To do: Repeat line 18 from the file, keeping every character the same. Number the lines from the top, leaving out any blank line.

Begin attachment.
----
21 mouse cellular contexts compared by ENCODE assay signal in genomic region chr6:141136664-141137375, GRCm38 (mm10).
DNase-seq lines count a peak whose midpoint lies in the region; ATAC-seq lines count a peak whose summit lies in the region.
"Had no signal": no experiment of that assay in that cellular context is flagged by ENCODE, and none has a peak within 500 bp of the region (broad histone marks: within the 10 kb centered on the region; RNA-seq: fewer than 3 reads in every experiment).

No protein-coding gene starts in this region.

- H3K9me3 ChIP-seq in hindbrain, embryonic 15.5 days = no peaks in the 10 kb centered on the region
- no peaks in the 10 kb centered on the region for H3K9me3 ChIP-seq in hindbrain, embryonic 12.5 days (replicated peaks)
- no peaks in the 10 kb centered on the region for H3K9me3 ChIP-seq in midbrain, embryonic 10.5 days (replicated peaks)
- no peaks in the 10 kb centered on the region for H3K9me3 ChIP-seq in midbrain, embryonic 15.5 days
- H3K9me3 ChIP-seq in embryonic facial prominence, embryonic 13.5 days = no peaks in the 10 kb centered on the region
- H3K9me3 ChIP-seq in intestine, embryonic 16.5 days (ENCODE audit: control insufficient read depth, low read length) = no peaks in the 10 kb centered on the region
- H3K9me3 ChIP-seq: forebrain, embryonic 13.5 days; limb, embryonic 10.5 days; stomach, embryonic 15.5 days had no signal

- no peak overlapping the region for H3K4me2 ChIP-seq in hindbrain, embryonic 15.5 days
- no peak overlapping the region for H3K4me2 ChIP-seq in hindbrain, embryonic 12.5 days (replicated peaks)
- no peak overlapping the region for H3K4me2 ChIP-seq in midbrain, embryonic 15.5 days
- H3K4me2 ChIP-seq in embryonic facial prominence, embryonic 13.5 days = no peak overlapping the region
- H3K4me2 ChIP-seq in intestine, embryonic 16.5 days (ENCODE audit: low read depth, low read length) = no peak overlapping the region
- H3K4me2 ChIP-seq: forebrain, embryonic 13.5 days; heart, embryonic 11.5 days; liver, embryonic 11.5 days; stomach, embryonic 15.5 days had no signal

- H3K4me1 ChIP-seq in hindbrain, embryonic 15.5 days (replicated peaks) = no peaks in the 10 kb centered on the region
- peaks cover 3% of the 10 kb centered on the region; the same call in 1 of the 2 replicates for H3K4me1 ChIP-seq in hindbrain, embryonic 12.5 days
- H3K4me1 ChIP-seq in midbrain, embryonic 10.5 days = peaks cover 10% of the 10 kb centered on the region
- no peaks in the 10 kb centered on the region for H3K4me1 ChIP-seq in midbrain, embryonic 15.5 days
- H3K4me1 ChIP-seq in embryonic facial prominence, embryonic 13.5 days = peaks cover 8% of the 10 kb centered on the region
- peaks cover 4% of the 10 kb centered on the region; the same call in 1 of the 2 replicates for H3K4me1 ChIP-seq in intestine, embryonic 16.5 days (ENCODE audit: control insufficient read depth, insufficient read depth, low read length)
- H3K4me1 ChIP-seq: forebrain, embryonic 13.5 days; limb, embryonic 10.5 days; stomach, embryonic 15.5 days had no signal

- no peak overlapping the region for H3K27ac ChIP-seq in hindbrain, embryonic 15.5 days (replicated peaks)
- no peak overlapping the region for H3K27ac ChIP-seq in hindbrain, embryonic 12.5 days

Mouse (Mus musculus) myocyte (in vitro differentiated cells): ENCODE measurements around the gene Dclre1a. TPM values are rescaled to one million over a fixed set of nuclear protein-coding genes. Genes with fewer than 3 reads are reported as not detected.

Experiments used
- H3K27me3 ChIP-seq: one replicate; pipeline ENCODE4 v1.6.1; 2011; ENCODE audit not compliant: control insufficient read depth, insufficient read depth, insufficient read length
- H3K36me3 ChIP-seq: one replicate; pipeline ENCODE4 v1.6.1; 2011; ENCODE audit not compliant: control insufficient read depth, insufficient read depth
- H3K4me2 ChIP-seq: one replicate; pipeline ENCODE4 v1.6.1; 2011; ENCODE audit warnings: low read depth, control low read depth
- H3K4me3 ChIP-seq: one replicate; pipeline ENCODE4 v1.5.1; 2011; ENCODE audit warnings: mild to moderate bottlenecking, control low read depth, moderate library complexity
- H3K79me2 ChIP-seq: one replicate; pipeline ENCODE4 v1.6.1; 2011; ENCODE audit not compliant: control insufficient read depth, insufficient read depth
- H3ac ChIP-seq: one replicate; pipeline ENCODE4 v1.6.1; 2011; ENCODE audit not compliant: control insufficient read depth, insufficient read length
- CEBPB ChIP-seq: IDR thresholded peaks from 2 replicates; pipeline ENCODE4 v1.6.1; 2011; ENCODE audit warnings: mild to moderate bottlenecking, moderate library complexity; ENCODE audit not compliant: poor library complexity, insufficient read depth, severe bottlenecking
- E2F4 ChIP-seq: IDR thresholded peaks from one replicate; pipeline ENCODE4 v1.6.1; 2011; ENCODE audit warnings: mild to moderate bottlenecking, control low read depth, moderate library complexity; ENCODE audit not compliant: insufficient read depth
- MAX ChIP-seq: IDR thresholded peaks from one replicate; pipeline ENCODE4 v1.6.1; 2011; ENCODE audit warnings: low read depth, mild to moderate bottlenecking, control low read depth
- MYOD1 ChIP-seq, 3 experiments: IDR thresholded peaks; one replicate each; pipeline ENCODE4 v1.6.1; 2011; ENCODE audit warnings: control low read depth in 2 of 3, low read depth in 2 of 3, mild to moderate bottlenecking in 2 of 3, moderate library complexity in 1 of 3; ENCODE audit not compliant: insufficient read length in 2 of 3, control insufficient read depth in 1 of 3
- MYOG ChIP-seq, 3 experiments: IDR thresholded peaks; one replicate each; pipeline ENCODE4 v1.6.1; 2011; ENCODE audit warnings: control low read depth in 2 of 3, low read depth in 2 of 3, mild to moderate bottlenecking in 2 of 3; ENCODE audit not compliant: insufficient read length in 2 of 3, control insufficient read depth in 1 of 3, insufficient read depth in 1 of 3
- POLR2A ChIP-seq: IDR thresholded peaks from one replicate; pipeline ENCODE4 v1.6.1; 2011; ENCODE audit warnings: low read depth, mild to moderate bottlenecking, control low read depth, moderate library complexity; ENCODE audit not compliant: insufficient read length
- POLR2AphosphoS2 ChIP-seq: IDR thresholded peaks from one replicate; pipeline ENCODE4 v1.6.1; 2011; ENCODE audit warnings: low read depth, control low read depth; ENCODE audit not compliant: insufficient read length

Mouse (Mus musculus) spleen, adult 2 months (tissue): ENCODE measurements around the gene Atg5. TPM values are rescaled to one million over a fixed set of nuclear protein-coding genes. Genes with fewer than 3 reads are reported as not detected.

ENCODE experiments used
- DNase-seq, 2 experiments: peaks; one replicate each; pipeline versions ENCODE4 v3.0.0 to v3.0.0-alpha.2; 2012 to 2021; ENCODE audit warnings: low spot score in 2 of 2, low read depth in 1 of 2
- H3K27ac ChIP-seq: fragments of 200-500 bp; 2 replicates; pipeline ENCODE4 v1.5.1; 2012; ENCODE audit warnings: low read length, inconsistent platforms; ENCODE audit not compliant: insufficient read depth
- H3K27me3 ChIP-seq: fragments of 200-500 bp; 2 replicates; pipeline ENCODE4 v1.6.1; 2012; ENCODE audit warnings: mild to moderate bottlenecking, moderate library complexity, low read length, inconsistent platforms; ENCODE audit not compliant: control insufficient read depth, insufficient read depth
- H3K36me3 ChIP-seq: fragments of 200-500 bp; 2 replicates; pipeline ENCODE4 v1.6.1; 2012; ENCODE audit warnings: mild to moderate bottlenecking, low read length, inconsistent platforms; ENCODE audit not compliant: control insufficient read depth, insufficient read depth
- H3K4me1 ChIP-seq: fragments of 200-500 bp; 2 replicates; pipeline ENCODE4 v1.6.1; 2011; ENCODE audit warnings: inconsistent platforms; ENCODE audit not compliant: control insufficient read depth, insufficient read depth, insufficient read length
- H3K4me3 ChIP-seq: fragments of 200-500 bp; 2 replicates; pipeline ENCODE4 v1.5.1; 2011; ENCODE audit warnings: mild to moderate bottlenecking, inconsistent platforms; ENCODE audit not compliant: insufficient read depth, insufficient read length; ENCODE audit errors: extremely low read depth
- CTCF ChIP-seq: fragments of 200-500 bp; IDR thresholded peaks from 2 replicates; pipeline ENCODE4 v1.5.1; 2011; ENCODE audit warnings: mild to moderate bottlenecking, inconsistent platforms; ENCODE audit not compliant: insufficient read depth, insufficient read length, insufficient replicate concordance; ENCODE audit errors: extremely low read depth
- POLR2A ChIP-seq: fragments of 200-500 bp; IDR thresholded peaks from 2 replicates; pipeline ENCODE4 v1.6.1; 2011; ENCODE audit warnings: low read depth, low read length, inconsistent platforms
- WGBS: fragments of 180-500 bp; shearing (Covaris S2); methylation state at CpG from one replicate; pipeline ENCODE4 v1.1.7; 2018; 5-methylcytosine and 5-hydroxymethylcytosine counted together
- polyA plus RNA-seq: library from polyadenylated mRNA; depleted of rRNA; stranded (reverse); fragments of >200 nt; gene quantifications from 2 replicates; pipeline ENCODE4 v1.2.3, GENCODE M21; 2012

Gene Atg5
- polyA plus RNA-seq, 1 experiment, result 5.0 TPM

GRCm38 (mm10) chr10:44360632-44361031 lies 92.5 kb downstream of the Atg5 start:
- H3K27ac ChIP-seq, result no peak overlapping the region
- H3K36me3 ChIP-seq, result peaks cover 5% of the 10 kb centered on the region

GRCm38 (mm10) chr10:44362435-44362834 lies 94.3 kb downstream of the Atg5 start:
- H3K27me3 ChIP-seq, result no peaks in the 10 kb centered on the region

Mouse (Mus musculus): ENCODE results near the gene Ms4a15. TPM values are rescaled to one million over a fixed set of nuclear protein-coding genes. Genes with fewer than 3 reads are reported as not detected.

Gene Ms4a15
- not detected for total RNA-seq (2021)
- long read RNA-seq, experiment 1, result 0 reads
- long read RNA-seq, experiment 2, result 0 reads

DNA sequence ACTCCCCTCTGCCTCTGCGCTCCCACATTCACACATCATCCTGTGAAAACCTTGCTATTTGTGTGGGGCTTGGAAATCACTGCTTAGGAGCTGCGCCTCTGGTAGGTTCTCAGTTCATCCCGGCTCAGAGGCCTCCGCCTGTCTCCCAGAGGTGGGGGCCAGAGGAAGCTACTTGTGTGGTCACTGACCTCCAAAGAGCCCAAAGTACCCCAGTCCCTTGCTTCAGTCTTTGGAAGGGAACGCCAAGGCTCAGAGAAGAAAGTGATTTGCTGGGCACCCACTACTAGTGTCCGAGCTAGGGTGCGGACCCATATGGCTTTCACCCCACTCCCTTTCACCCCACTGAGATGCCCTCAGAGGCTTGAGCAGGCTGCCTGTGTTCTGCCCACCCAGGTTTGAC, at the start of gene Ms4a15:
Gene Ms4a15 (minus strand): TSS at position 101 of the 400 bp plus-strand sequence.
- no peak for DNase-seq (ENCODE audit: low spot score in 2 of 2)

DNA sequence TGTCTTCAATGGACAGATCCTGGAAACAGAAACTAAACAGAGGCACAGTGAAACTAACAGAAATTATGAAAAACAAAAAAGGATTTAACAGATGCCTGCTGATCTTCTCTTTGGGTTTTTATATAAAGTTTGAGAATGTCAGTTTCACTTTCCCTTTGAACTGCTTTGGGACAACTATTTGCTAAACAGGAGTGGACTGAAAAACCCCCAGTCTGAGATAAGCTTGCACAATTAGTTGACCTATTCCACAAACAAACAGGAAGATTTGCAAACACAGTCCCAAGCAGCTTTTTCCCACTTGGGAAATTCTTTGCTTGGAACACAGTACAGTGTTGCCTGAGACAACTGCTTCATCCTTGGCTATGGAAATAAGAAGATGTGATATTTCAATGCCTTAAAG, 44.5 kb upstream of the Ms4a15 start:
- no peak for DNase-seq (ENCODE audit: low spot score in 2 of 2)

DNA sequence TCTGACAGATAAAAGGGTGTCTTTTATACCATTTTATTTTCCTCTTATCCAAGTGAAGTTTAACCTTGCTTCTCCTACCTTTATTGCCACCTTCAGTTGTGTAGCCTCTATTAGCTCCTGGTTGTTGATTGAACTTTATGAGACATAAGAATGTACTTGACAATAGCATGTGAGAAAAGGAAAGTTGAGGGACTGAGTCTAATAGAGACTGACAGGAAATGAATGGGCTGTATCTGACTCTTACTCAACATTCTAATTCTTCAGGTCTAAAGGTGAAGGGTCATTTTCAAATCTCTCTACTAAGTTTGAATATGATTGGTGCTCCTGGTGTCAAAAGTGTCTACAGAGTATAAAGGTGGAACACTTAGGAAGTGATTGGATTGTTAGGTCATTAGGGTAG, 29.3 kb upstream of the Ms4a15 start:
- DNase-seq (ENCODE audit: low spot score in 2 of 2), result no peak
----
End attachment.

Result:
- H3K4me1 ChIP-seq in hindbrain, embryonic 15.5 days (replicated peaks) = no peaks in the 10 kb centered on the region